Is anyone else out there doing what I'm doing?
Does anyone else have the difficulties I'm facing?

All too often, missionaries leave their 'posts' because of burnout or isolation. That isolation is not usually because there aren't people around them, it is because they are not connected with others who are doing and feeling the same way.

That is why it is so important to build a communications network where those working across Africa in places away from their 'home' and extended family can feel connected to others in similar circumstance. They need a place to share their stories outside of their immediate circumstance and they need to be valued by others in the mission.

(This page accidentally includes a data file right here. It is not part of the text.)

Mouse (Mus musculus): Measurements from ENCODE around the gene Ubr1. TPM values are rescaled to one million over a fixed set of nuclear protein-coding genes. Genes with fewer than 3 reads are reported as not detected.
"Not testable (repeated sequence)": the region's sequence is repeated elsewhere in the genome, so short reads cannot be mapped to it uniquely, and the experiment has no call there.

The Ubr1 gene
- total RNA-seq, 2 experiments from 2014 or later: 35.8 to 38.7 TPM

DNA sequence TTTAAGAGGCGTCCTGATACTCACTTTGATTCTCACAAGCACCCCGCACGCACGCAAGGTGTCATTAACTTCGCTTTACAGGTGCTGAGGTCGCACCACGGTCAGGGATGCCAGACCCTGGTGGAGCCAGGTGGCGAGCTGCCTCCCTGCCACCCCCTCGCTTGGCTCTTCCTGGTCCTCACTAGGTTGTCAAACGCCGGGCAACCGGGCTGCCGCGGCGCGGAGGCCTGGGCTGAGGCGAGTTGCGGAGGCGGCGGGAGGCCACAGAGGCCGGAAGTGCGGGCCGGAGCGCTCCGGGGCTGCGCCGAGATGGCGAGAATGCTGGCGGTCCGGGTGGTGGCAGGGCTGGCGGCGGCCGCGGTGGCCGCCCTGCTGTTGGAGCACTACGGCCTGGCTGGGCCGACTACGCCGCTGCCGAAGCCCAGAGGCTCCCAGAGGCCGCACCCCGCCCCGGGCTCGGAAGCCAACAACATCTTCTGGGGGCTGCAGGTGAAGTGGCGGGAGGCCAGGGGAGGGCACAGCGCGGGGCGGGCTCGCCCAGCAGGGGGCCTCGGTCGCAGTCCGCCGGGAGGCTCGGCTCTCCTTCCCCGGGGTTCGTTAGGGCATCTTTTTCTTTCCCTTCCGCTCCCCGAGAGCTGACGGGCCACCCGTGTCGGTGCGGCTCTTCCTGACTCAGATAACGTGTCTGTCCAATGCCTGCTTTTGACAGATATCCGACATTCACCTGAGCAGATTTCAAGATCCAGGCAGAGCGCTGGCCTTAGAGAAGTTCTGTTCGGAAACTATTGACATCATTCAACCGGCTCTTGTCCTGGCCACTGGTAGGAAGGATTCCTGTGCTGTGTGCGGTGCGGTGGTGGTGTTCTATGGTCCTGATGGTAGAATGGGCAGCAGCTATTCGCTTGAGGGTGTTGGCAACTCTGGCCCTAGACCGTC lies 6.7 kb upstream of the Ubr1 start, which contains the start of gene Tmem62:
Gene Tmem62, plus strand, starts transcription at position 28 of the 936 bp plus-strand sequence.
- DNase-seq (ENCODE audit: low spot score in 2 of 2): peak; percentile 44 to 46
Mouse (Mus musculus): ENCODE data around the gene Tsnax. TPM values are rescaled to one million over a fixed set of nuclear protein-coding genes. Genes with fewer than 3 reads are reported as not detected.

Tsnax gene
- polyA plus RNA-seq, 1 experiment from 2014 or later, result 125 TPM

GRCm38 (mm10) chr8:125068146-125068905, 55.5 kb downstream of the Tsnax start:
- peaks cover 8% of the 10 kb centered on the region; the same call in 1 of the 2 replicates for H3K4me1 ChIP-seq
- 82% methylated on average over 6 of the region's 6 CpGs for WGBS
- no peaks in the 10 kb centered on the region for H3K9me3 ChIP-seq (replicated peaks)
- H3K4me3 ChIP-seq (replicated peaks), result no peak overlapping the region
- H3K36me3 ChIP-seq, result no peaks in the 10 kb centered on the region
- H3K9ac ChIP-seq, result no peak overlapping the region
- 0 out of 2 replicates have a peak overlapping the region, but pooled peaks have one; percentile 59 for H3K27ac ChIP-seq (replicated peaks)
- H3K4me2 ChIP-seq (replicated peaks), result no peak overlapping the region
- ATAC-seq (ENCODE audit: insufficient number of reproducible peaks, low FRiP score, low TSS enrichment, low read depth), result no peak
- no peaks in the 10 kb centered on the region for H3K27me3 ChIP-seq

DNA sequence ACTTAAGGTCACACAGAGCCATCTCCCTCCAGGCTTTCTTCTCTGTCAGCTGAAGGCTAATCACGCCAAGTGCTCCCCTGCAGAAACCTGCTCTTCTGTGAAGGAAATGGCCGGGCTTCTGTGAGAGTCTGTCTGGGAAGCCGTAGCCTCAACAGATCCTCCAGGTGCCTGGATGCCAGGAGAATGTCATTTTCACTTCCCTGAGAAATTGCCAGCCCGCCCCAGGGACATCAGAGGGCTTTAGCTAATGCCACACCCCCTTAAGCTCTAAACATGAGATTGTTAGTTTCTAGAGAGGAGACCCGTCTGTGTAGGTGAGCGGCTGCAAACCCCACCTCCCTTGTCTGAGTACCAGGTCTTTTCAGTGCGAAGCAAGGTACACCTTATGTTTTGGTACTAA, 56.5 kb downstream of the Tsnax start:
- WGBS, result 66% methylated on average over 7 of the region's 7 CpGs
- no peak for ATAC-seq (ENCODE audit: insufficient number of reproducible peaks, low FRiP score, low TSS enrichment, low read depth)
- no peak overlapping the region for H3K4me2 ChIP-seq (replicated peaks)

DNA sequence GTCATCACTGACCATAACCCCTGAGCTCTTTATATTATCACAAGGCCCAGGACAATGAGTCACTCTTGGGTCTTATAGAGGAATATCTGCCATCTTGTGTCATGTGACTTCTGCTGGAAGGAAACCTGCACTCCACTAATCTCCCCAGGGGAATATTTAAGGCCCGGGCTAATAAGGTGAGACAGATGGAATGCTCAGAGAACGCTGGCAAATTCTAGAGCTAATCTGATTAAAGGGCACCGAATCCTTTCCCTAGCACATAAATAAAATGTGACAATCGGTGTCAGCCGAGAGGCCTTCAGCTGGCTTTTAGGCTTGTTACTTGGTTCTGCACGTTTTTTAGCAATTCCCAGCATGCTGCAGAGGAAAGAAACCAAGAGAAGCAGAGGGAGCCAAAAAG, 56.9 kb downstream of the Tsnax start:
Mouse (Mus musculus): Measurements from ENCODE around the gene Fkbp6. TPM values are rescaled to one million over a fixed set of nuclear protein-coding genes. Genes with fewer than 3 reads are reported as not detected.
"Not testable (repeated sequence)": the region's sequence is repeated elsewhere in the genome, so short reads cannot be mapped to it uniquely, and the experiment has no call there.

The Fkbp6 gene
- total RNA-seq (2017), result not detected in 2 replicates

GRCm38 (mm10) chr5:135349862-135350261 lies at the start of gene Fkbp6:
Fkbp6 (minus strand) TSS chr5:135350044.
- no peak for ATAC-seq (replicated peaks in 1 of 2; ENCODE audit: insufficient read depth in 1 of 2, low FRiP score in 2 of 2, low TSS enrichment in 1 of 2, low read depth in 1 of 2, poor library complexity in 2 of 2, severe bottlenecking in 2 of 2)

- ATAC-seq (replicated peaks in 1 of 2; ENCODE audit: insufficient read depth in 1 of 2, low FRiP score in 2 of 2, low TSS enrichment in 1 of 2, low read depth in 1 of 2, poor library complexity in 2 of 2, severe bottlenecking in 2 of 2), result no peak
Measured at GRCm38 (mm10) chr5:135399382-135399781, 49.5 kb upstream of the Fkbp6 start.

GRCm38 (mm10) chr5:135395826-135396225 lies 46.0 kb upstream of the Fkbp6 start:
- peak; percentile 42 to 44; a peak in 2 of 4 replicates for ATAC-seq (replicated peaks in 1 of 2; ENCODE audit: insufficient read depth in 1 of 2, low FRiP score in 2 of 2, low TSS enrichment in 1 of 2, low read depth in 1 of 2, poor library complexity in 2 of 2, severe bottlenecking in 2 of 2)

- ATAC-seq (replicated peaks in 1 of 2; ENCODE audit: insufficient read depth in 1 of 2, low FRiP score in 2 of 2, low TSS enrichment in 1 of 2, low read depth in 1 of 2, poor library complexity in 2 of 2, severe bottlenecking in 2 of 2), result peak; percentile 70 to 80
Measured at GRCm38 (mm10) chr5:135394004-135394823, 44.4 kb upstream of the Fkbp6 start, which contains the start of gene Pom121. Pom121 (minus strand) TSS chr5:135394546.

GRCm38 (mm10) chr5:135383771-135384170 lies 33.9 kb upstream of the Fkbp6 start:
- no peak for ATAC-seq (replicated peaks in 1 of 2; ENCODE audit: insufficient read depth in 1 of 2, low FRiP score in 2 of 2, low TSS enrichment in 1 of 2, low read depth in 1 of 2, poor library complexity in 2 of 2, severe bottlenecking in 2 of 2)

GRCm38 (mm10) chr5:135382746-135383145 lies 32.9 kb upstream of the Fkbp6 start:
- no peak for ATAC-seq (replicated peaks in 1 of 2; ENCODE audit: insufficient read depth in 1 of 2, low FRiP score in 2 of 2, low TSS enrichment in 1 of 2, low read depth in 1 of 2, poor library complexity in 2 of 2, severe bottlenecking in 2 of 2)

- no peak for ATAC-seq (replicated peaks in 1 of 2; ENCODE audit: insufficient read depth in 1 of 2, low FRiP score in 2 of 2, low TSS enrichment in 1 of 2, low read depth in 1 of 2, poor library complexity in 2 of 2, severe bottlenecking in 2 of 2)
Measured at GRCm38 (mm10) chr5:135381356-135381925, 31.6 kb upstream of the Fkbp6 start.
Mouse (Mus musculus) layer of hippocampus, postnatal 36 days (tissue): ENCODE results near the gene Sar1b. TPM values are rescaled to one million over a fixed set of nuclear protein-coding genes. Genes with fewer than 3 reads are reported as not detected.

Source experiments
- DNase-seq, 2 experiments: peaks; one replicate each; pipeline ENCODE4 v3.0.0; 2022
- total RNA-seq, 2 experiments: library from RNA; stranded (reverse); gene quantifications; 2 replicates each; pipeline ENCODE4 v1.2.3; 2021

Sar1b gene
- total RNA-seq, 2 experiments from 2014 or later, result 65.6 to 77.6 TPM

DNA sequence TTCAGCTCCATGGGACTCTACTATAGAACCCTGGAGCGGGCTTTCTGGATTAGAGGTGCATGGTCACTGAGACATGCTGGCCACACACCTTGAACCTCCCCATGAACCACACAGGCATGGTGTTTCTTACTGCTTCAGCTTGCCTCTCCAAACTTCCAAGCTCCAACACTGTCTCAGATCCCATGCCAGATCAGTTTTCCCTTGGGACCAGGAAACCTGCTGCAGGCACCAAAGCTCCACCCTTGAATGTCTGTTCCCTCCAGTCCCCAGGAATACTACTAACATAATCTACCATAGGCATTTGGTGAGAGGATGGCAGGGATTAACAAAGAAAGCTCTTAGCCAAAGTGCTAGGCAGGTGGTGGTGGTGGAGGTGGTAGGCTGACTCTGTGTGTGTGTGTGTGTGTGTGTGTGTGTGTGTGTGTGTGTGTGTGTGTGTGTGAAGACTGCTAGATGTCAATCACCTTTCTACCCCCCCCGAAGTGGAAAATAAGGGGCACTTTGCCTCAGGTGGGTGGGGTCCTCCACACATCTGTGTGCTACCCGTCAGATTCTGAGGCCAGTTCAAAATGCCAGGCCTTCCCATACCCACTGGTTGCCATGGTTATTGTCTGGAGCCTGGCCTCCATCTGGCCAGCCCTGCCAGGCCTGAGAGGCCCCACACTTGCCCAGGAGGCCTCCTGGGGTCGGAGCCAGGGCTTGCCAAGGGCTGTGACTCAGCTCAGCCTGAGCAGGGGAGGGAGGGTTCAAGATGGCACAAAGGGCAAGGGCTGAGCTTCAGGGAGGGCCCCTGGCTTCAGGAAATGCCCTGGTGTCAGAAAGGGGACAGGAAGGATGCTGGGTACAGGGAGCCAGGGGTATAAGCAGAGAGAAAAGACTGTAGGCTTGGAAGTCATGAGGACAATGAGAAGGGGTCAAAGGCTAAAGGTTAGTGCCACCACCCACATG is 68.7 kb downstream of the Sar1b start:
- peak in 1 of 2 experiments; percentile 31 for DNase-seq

God has laid on our hearts, in AfriCom, the vision to support all who serve in YWAM. We visit projects in far-flung places, we collect stories and share them, we make videos to champion the work done by the unsung heroes of faith and we teach the wider body of the mission how to build their own links with each other.

It is our vision that every ministry location in Africa should be connected to one another and thereby feel valued and part of wider work of the mission.